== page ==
Journalism and Politics

I believe that the "honest reporter" still exists out there in the American hinterland.... "flyover country".... but too many of them lose sight of what it means to "report" (or they never had it to begin with) when they get to Washington DC. At some point, "getting access", which is necessary to their profession, becomes "getting cozy".

PROBLEM 1:
The problem begins in the nation's more prestigious journalism schools. Thousands of young people, looking for an easier way to "change the world" than running for office or joining the military or Peace Corps, go to journalism school or law school with the idea that they can turn their post-graduation positions into advocacy platforms. But TRUE journalists should ask only the "who, why, what, and when" questions, and then report factually and without bias on the responses to those questions—leaving the "nuance" (which is a newspeak word for "spin") to their readership. Fundamentally, like any party apparatchik, they do not trust their readership to be smart enough to take the bare bones facts as reported, and then to form their own opinions about what those facts mean. They have come to believe that they must tell their readers the MEANING of those facts.......and that is when they enter into the realm of editorial commentary; and THAT is NOT journalism. THAT is not reportage. THAT is advocacy.

Journalism schools have aided and abetted this advocacy. They turn out new generations of advocates by refusing to pound home the idea that advocacy is journalistic malpractice. Instead, they replicate their own biases, over and over in each new class of students, thereby ensuring a continuous dominance and control over the message drummed into the public's head. This is further compounded by the natural human instinct to point out where everyone else's poo stinks, while conveniently neglecting to look inward and take a sniff of one's own intellectual diapers.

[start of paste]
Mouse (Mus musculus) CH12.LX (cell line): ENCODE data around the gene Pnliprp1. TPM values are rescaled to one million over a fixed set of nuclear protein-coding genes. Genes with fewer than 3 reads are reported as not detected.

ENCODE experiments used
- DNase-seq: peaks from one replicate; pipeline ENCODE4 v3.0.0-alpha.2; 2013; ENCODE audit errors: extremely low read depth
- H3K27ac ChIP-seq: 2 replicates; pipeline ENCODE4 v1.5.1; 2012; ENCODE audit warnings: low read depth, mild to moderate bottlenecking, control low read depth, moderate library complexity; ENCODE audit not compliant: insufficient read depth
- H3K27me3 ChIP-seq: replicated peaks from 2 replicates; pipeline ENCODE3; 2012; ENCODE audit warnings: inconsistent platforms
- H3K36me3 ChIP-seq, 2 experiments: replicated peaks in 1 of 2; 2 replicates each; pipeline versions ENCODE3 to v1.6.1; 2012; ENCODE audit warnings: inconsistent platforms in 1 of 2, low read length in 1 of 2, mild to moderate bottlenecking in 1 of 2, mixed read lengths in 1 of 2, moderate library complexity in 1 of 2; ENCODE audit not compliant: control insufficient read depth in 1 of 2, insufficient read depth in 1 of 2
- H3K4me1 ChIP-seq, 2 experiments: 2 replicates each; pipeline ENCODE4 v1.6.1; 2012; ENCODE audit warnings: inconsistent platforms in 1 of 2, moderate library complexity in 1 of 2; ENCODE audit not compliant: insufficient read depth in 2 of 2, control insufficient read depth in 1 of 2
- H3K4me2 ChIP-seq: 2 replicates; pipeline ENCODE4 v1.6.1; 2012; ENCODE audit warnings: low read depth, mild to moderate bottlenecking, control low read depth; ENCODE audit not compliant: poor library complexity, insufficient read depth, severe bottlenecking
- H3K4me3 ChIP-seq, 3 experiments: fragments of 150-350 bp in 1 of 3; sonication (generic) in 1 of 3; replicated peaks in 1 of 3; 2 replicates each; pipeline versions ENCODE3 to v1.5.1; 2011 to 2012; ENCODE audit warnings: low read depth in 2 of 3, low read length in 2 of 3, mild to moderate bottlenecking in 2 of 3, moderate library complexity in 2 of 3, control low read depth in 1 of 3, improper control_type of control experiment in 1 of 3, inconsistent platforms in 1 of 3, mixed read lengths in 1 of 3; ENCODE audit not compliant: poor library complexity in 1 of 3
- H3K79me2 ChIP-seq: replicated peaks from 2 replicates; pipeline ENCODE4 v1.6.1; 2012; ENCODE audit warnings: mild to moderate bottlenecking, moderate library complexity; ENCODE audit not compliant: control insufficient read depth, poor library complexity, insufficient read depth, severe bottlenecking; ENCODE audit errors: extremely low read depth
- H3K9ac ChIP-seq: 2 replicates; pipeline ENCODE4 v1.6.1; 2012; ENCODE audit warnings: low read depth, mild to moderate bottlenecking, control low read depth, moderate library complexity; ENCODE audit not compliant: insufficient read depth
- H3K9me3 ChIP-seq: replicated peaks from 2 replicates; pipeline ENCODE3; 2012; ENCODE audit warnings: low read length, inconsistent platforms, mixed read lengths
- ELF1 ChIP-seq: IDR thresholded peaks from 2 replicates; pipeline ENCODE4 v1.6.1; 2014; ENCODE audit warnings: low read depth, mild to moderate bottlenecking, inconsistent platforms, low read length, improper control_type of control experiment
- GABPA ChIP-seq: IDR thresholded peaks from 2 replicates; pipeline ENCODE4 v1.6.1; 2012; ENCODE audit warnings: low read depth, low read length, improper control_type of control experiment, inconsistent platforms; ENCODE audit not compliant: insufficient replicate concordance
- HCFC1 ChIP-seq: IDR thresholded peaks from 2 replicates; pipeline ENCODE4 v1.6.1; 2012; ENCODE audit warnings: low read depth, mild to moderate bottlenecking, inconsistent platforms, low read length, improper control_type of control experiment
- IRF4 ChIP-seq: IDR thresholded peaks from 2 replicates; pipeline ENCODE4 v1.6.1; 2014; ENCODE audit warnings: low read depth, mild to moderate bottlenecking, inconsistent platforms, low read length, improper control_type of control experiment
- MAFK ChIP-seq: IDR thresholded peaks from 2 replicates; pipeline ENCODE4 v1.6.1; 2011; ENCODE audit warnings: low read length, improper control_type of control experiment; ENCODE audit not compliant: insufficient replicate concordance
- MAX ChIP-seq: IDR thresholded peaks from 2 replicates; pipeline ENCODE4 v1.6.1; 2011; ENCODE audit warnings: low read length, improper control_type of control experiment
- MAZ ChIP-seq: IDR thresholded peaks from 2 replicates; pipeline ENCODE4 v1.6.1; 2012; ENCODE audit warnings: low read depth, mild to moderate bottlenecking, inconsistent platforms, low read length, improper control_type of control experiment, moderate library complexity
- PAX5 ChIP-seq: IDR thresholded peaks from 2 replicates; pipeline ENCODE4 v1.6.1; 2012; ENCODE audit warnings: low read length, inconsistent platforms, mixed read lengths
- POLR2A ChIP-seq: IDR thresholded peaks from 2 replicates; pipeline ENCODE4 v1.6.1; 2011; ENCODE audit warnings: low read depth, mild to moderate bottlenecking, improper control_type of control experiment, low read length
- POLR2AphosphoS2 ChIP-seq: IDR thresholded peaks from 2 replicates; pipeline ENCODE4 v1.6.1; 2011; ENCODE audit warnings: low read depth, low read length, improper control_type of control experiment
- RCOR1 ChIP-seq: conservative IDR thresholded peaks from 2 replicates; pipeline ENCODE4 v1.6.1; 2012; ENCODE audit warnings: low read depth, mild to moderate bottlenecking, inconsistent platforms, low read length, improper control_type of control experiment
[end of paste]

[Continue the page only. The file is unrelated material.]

PROBLEM 2:
Very few elected people go to DC to "serve". They go to "rule". They..... including the republicans and their tired mantra of small government ("tired", because they manifestly do not believe in it).... have forgotten the proper relationship between government and the governed, as outlined in our Constitution of the United States. That document defines a truly limited government. However, the human thirst for power is endless. I have my own perceptions as to why that is— having to do with a belief by people in either government as god, or their refusal to believe in and trust God's sovereignty (note the small "g" and capital "G")—but whatever the cause, the net result is that people thirst for power.... and once they have it, they will do almost anything to hold onto it, including violating the principles and promises they swore to uphold, defend, and protect, in order to get elected.

Consequently, those in power will not trust their "reputations" (read that as "hagiographies") to people whom they do not trust to spray more rosewater onto their auras. They tend to deny interviews to those they know will challenge them, and they cozy up to those hagiographers whom they know will further their reputational goals. Consequently, there are more of the latter type than the former type.